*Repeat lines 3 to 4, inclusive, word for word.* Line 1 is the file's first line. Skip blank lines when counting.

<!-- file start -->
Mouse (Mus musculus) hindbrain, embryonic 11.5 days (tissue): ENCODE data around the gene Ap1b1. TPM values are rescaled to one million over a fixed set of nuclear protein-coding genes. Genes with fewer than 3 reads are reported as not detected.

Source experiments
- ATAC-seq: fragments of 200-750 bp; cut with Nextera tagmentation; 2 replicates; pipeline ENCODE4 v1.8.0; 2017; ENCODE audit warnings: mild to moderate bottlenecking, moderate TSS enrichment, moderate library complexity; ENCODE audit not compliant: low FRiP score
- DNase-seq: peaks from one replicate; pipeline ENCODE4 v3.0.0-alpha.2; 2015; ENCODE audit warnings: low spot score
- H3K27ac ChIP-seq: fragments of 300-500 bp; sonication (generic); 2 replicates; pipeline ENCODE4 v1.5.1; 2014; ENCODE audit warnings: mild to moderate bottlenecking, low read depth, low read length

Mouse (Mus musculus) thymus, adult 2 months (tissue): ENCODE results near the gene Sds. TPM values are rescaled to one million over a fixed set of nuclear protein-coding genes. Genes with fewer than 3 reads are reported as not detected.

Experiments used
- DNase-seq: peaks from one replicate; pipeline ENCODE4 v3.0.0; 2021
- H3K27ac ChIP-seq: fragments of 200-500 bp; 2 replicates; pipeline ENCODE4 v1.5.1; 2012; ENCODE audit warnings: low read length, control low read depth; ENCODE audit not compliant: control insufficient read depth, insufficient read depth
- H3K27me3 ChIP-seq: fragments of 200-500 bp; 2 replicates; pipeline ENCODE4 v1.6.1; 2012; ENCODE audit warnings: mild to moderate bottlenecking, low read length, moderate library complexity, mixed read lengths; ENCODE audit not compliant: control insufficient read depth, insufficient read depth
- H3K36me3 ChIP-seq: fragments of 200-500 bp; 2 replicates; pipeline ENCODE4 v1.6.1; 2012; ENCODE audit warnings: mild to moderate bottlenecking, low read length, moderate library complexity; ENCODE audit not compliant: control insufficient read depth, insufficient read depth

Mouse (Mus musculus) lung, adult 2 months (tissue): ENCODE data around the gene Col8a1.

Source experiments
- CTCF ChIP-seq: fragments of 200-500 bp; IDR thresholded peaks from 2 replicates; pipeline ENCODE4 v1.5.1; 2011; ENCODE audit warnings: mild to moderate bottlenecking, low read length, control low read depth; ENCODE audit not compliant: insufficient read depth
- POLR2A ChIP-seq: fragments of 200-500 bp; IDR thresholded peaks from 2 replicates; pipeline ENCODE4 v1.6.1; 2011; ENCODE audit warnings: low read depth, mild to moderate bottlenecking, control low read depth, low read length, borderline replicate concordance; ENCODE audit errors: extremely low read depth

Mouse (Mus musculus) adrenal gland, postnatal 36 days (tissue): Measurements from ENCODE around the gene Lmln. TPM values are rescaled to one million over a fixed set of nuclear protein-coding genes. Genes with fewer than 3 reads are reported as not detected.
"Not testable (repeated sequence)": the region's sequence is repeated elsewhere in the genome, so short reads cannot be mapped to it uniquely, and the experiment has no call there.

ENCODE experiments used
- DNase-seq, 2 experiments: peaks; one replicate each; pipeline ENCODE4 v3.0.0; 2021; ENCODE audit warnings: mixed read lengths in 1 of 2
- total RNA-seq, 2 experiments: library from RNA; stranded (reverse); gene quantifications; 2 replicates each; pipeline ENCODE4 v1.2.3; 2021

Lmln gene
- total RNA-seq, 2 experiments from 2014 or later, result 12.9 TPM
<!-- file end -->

- ATAC-seq: fragments of 200-750 bp; cut with Nextera tagmentation; 2 replicates; pipeline ENCODE4 v1.8.0; 2017; ENCODE audit warnings: mild to moderate bottlenecking, moderate TSS enrichment, moderate library complexity; ENCODE audit not compliant: low FRiP score
- DNase-seq: peaks from one replicate; pipeline ENCODE4 v3.0.0-alpha.2; 2015; ENCODE audit warnings: low spot score